Fast Tetrahedral Meshing in the Wild¶
💡💡💡 If you are interested in the algorithm details, please refer to our paper first. We provide plenty of examples and statistics in the paper.
💡💡💡 Check our license first.
💡💡💡 Our algorithm is robust both in theory and in practice. If you do find fTetWild crash (on your laptop), please test it (on cluster) with more resource given. The most complex model I tested requires >32GB memory.
💡💡💡 The orientation of input faces is as important as the position of their vertices. Our algorithm is faithful to the input face position and orientation check Tetwild
Here is pre-generated tetmeshes and the extracted surface meshes for research-purpose usage. Please kindly cite our paper when using our pre-generated data.
- Input: Thingi10k
Installation via CMake¶
Our code was originally developed on MacOS and has been tested on Linux and Windows. We provide the commands for installing fTetWild in MacOS:
- Clone the repository into your local machine:
git clone https://github.com/wildmeshing/fTetWild.git
- Compile the code using cmake (default in Release mode):
You may need to install
gmp before compiling the code. You can install them via
- homebrew on mac:
brew install gmp
- Package manager on Unix:
sudo apt-get install gmp
Conda on Windows:
conda install -c conda-forge mpfr
Check the installation:
The inputs of our software are triangle surface meshes in
.mesh/.msh format output. The default output format is
.msh with minimum dihedral angle recorded as element scalar field, which can be visualized by software Gmsh. You can use
pymesh/ for read and write
Our software is quite easy to use. Basically, users only need to provide a surface triangle mesh as input and our mesher would output a tetrahedral mesh by using default settings. If you want to customize your own tetmeshes, we also provide some options.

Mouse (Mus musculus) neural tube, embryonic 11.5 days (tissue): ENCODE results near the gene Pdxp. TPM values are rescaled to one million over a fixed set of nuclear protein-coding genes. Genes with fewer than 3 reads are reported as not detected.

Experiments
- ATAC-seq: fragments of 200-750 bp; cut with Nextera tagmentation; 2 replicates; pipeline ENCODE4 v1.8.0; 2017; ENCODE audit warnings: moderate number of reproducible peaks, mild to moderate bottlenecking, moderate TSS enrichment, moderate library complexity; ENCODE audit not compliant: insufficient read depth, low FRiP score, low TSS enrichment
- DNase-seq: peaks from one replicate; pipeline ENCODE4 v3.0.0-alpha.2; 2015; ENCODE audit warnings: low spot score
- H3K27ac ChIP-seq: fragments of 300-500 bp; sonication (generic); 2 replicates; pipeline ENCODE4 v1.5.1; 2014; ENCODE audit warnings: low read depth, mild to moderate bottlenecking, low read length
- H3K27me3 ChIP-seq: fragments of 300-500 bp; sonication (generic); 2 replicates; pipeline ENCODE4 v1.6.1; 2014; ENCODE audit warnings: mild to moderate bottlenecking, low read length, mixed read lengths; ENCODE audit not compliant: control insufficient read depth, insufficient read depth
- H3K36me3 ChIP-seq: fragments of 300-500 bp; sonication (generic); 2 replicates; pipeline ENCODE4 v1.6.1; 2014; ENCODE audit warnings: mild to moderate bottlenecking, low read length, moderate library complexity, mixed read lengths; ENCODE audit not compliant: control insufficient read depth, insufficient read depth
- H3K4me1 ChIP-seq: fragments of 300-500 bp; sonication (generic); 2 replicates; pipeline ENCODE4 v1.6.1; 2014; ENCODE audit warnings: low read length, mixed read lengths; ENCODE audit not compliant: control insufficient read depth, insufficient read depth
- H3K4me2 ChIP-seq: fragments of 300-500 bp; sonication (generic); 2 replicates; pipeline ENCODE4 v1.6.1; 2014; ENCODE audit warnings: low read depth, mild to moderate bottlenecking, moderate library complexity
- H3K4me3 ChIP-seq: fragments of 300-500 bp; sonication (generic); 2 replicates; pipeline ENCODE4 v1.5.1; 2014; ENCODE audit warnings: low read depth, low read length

- Envelope of size epsilon
Using smaller envelope preserves features better but also takes longer time. The default value of epsilon is b/1000, where b is the length of the diagonal of the bounding box.
- Ideal edge length
Using smaller ideal edge length gives a denser mesh but also takes longer time. The default ideal edge length is b/20
- Filtering energy
Our mesher stops optimizing the mesh when maximum energy is smaller than filtering energy. Thus, larger filtering energy means less optimization and sooner stopping. If you do not care about quality, then give a larger filtering energy would let you get the result earlier. The energy we used here is conformal AMIPS whose range is from 3 to +inf. The default filtering energy is 10.
💡 We suggest not to set filtering energy smaller than 8 for complex input.
- Maximum number of optimization passes
Our mesher stops optimizing the mesh when the maximum number of passes is reached. The default number is 80.
- Smoothing open regions
Our method can fill gaps and holes but the tetmesh faces on those parts could be bumpy. We provide users an option to do Lapacian smoothing on those faces to get a smoother surface.
Command Line Switches¶
Our software supports usage via command line or via a C++ function wrapper. Here is an overview of all command line switches:
Usage: ./FloatTetwild_bin [OPTIONS]
-h,--help Print this help message and exit
-i,--input TEXT:FILE Input surface mesh INPUT in .off/.obj/.stl/.ply format. (string, required)
-o,--output TEXT Output tetmesh OUTPUT in .msh format. (string, optional, default: input_file+postfix+'.msh')
-l,--lr FLOAT ideal_edge_length = diag_of_bbox * L. (double, optional, default: 0.05)
-e,--epsr FLOAT epsilon = diag_of_bbox * EPS. (double, optional, default: 1e-3)
--log TEXT Log info to given file.
--level INT Log level (0 = most verbose, 6 = off).
-q,--is-quiet Mute console output. (optional)
--csg TEXT:FILE json file containg a csg tree
--disable-wn Disable winding number.
--max-threads UINT maximum number of threads used
We used several useful libraries in our implement, testing, and rendering listed as follows. We would like to especially thank their authors for their great work and publishing the code.